Health units in the bush

“We also have small health units. The nurses and doctors who were with us before the war also ran into the bush and have built small health centers were people visit when sick or for child birth, except when the cases are bad that they are referred to the hospitals in the towns. The hospital bill is also very expensive and the absence of a medical laboratory to run tests makes life difficult because for complex situations which require that a test be done, they are referred to hospitals in town.”

Number of deaths and unfriendly surrounding

“We have recorded cases of snake bites because of the surrounding and the lack of electricity since we use but bush lamps at night. Snakebites are very common and almost inevitable in our area. We have been in the bush now for about eight months and about 20 people have died while in the bush. A majority of them died and there was no means taking them to the village so most of them were buried in the bush but when it is possible for burial to take place in the village, we go bury the corpse then do the entertainment in the bush.”

Natives caught in the web of military and Amba

“Apart from the military we also face challenges with the ‘Amba Boys.’ They are noted for suppressing farmers. They demand huge sums of money from poor farmers. They demand high amounts from those they think have money, for others who have their bush guns, they forcefully take their guns, but we are gradually coping with them.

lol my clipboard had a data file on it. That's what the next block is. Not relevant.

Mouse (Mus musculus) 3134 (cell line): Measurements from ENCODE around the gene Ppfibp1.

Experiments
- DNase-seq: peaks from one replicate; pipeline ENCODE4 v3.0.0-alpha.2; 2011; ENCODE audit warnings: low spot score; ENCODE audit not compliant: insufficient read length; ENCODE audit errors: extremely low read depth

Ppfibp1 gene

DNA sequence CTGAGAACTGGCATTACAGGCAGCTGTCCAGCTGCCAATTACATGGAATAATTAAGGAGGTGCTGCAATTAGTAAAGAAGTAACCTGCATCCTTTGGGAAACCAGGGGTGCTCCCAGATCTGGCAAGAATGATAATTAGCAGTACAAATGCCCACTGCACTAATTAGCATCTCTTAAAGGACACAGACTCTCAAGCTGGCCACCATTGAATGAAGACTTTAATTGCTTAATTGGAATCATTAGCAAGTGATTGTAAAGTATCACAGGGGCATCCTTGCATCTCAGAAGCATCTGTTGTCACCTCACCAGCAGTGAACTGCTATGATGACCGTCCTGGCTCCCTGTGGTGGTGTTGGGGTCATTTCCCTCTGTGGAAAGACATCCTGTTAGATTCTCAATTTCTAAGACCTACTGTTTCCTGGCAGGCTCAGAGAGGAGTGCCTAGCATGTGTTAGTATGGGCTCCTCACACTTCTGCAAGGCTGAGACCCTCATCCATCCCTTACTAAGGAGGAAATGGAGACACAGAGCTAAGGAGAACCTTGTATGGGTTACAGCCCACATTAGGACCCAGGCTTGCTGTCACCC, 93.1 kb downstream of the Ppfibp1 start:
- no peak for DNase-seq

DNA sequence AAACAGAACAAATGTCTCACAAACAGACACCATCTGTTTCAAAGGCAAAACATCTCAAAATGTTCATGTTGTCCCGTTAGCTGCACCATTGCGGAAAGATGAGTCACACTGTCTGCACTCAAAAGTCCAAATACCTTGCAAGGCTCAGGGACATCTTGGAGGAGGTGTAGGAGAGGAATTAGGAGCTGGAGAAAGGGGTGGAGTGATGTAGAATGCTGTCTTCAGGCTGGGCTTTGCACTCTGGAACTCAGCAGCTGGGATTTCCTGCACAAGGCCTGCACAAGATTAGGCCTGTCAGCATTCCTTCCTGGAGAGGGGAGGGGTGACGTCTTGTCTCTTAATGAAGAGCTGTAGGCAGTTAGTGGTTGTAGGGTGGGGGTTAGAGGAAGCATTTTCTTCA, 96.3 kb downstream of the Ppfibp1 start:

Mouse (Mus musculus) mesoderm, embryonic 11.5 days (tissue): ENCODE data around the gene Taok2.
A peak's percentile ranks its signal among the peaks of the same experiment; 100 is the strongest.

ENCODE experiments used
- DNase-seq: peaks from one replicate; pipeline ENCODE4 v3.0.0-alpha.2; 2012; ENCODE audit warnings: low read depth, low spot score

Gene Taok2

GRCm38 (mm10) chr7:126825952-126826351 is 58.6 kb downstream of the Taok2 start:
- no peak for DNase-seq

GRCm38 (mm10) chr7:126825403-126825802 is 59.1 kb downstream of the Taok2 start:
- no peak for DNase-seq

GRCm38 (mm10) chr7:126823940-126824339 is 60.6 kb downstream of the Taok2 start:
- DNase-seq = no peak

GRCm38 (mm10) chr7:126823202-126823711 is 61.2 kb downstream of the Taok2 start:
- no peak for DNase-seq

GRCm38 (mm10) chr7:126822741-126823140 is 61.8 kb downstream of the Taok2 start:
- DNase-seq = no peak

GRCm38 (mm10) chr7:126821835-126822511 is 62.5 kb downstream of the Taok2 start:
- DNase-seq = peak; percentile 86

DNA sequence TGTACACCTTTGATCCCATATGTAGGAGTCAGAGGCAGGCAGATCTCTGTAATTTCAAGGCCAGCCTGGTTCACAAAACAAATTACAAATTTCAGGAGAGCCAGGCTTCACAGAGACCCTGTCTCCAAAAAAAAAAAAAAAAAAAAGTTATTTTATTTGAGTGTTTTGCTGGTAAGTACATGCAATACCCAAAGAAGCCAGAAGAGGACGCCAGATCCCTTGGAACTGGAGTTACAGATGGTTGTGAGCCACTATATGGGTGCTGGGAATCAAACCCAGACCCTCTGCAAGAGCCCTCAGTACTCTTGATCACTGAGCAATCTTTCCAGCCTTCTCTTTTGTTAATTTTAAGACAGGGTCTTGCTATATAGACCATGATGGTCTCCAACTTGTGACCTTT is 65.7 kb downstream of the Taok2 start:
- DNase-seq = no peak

“We are caught up in the web of the military and ‘Amba.’ Most often we bewail that it would have been better that we remain and suffer the way we had been before the crisis than running from all fronts, both the military and ‘Amba.’

“Most people are even scared of going back to the village because the military can arrive at any moment and no one knows his or her fate in such situation. There have been times when people ran back and homes were searched, people taken out and killed. That is why most people are scared of going back to the village.

Even though we are being suppressed by ‘Amba,’ if opportunity is given for us to choose between the ‘Amba’ and the military we would choose the ‘Amba’ because they don’t shoot us with guns but the military does and very casually.”

Respect of imposed ‘ghost town’ in the bush

“While in the bush we still do respect ‘ghost town.’ There are days that they will inform us of a three day ghost town dubbed “mami water ghost town” and on such days, we just wake up make our food and eat, then sit in our huts but when it is evening, we can open our market centres.”

On how a common market centre was created in the bush, she stated that it started by the help of a pharmacist who one day displayed drugs on a land belonging to no one and as people saw him; they started building their market sheds which has now become a big market centre. The 24 year old girl added that for those who don’t have land in the bush, they have built their own houses by the market side while others stayed back home alerting those in the farm by phone or ringing of bells whenever the military is around.”

Councilors created to dissolve disputes